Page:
We are now furiously backpedalling as models are in pretty good agreement that the Front Range will, in fact, see quite a decent storm. The numbers coming out of the previously-stingy Blend are starting to look impressive and are indicative of the overall consensus for decent snow across the Front Range:

In the mountains, the spreads are starting to look quite good if you haven’t yet put your skis into storage:

…and elsewhere, it seems very likely that most of the Front Range will experience some heavy snow. This product is a little more conservative – any numbers of 30% or higher should be taken into high consideration:

With the latest set of data, we’ll issue the following snowfall forecast:

Subject to change, of course. Let’s get into the details!

Timings and Distributions

We’re waiting on a large trough to drop into our region on Friday:

(via WeatherBell)
(via WeatherBell)

Thursday will be warm and windy ahead of this system. The Front Range will see highs in the high 80s or low 90s before the arrival of a cold front that evening. Denver could go from 90 degrees on Thursday to 25 degrees on Saturday night, with highs all weekend not exceeding the 30s.

(via WeatherBell)
(via WeatherBell)

Friday is when things really ramp up. Widespread precip will slowly spread southwards from the Wyoming border after midnight, reaching Denver around noon. Most of this precipitation will stretch from the Flat Tops to the eastern Colorado border, and from Wyoming down to just south of the Palmer Divide.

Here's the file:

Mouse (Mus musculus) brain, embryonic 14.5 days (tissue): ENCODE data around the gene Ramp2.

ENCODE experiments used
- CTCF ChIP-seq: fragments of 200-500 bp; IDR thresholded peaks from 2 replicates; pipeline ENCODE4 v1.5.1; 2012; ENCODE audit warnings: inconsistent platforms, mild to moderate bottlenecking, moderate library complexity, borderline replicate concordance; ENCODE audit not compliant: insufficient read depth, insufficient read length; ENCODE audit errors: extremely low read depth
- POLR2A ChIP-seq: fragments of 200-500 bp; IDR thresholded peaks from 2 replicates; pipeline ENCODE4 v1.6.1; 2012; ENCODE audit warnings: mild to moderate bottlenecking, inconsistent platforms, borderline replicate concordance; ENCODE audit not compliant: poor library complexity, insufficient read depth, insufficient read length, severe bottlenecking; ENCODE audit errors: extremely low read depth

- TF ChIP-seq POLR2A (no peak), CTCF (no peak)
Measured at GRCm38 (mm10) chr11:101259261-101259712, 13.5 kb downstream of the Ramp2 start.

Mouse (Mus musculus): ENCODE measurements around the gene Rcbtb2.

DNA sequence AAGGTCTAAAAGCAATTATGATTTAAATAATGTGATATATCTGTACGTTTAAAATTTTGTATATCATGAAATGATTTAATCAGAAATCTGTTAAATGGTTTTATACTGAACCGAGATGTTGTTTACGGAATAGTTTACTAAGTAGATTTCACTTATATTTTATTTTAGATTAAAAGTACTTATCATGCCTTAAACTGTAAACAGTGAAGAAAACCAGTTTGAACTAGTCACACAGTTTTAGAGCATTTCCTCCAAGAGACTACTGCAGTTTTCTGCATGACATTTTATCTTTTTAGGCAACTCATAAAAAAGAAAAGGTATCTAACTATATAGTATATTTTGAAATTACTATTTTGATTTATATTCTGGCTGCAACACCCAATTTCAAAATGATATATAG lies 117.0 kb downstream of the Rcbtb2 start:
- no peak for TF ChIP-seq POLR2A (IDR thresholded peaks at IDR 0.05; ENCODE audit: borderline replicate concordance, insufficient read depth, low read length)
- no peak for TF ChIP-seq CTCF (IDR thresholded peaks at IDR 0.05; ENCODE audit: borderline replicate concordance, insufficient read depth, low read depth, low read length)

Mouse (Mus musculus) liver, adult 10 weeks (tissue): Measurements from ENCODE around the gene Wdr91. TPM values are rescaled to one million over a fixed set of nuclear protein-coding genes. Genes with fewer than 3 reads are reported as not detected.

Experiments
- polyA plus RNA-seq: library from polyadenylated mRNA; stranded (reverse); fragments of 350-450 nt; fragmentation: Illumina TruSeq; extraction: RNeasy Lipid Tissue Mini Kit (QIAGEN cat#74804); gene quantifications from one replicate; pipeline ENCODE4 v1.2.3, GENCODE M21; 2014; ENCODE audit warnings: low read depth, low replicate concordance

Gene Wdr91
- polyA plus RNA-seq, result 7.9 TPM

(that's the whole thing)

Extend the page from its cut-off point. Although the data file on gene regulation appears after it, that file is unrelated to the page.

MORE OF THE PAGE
In the mountains, this will fall as snow, but the foothills below 8-9,000ft. will likely see rain initially before things start to changeover in the afternoon as colder and colder air works its way into the state. By noon, the rain-snow level will be about 6,000-,7000ft., until it drops to 5,000ft. later in the evening. Highs down on the plains will likely not exceed the 40s, depending on the timing of the frontal passage from north to south.

Lots of uncertainty here, and this doesn’t factor in the idea that heavier precip will cause a quicker changeover. Some models have Friday’s precipitation mostly as snow by noon, even in the urban corridor.

As a surface low sets up, we’ll see an upslope start to form, and this will really deepen for the Front Range by around 8pm. There’s some disagreement about the location of surface low pressure (this mostly impacts whether Colorado Springs gets skunked or not) but right now guidance is leaning towards a north-northeasterly upslope. This would favor the foothills of northern Colorado (from west of Boulder to west of Fort Collins) as opposed to a bit further south (i.e. Central City to Bailey) – generally speaking.